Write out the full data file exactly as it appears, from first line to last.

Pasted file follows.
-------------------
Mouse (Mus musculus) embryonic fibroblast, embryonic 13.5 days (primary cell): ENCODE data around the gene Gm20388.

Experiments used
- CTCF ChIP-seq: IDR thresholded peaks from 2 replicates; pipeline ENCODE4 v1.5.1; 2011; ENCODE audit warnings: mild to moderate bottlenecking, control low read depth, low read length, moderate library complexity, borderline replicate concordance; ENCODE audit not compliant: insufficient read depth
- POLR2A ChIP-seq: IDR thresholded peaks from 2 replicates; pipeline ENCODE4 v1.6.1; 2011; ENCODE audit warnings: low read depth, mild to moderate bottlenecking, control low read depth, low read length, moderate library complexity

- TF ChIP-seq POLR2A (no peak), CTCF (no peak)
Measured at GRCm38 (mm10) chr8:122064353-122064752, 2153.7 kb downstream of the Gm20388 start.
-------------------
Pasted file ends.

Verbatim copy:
Mouse (Mus musculus) embryonic fibroblast, embryonic 13.5 days (primary cell): ENCODE data around the gene Gm20388.

Experiments used
- CTCF ChIP-seq: IDR thresholded peaks from 2 replicates; pipeline ENCODE4 v1.5.1; 2011; ENCODE audit warnings: mild to moderate bottlenecking, control low read depth, low read length, moderate library complexity, borderline replicate concordance; ENCODE audit not compliant: insufficient read depth
- POLR2A ChIP-seq: IDR thresholded peaks from 2 replicates; pipeline ENCODE4 v1.6.1; 2011; ENCODE audit warnings: low read depth, mild to moderate bottlenecking, control low read depth, low read length, moderate library complexity

- TF ChIP-seq POLR2A (no peak), CTCF (no peak)
Measured at GRCm38 (mm10) chr8:122064353-122064752, 2153.7 kb downstream of the Gm20388 start.